George Sensabaugh, Professor

Closed (1) Phylogenomic analysis of genes controlling the synthesis of pigment in species of Staphylococcus.

Applications for fall 2021 are now closed for this project.

The pathogen Staphylococcus aureus takes its name from its gold color. The color pigment, staphyloxanthin, has been demonstrated to protect the bacterium against oxidative stress, thus contributing to the survival of the organism. However S. aureus is not unique with regard to pigmentation: many other species of staphylococci also express similar yellow to orange pigmentation. Previous studies in my laboratory have shown that other staphylococci carry the same gene complex that controls the synthesis of staphyloxanthin in S. aureus. Phylogenetic analysis has shown that genes in this complex are related to the genes in aureus but form a phylogenetically distinct group. The overall objective of this research project is to address the evolutionary origin (or origins) of the genes in this group.
The pathway of staphyloxanthin synthesis is mediated by 6 enzymes, 5 of which are encoded in a single operon, the crt operon, and the 6th elsewhere in the microbial genome. For a reference on this pathway and the roles of the 6 enzymes, see Kim SH, Lee PC. Functional expression and extension of staphylococcal staphyloxanthin biosynthetic pathway in Escherichia coli. (2012) J Biol Chem. 287(26):21575-83. Don’t get hung up on the procedures used in the paper – you can get most of what you want to know from the illustrations.
The central question regarding the evolutionary origins of the crt operon genes is whether (a) they have evolved from a single ancestral origin and have evolved in parallel with the evolution of staphylococcal species or (b) have jumped between staph species in separate species lineages. To address this question, we will pursue the following specific aims:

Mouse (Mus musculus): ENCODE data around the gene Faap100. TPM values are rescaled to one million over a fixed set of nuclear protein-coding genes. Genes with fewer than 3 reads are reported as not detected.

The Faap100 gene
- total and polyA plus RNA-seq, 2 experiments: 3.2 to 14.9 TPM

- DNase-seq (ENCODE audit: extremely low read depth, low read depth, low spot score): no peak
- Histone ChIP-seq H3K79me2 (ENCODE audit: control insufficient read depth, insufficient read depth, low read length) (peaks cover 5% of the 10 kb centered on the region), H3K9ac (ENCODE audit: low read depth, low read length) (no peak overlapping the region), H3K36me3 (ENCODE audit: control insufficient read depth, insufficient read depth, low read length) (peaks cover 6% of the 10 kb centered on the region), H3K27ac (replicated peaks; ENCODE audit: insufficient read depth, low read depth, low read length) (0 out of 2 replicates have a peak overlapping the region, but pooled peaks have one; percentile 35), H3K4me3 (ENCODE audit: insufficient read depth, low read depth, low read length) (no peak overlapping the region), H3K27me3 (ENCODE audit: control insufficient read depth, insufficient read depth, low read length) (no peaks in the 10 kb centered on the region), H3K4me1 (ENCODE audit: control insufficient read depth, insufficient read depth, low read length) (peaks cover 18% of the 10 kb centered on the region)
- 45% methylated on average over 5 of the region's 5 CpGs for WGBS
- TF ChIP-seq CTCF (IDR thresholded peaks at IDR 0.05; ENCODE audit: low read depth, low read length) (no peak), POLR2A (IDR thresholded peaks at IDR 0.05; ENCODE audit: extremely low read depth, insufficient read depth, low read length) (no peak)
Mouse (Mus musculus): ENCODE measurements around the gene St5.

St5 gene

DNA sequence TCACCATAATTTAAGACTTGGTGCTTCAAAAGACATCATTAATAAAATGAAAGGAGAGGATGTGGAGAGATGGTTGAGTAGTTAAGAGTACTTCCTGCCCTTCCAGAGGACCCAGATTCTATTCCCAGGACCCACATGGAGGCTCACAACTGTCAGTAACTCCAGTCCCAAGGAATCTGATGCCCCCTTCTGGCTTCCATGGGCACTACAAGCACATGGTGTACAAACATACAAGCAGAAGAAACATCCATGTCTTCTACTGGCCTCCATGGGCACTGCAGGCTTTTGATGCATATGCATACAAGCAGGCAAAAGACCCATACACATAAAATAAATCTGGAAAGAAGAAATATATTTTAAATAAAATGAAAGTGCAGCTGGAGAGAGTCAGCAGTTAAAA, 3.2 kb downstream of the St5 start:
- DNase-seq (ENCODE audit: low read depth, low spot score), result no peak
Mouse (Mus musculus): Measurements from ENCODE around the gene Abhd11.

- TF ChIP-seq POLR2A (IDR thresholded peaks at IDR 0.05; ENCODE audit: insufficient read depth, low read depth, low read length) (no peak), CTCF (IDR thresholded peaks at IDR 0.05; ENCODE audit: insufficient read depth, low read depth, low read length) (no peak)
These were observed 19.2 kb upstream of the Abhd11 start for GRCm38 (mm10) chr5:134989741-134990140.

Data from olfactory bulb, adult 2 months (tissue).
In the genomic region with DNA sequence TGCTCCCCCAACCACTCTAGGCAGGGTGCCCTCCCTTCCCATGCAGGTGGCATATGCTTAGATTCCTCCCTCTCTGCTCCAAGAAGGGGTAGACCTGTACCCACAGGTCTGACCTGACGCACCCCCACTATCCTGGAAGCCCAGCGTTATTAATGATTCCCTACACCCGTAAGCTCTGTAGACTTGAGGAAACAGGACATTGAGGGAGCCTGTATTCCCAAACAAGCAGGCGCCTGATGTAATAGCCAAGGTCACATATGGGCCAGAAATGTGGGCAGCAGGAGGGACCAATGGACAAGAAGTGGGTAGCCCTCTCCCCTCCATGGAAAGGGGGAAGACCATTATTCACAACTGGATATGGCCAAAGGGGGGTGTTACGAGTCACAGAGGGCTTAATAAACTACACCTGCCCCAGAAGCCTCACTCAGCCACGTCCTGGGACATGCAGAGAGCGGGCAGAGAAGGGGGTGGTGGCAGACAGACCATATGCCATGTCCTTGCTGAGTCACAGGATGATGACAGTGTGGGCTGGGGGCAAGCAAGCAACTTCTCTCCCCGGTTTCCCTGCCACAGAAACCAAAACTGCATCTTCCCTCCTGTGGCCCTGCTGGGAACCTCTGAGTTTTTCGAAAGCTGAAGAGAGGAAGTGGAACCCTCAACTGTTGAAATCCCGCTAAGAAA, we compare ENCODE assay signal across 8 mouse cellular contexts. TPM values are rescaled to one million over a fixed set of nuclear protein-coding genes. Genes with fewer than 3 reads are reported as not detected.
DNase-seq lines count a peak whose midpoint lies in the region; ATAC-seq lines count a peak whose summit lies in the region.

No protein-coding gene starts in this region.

• Complete a survey of the species distribution of the crt operon by searching on the microbial genome database. The operon may be ubiquitous in some species but partially present in some or absent in others.
• Perform phylogenetic analyses on the crt genes to characterize genetic relationships among them and compare this to the overall phylogenetic tree of staph species.
• Prior surveys we have done show that the operon is carried in some plasmids; these may be vehicles for horizontal gene transfer between species. We need to know where these fit into the general picture.
• Is there evidence of recombination between species?
• Complete genome sequences are known for most staph species. Comparison of genome environments, both proximal to the crt operon and positional relative to other genomic elements, may provide corroborative support for one or another hypothesis.

The student participating in this project will be responsible for organizing sequence data from research files and the NCBI Microbial Genome database. The sequence data will be characterized using standard software programs to test hypotheses suggested by the data. The software to be used is either web based or can be downloaded from the web and run on PCs or Macs (the software I am most familiar with is PC based).
Students will be able to work on this project on their own time and place. We will review progress weekly through the term by video chat.

Qualifications: Knowledge of the basic concepts underlying DNA sequence analysis and of phylogenetic analysis is essential. Students must be meticulous in managing data and in recording work; sloppiness, losing control of operations, and failure to maintain good documentation may mean having to start all over again.

Weekly Hours: 3-5 hrs

Off-Campus Research Site: Communication between student and faculty will be done by email and a weekly zoom meeting. If circumstances allow, we can meet in person as well.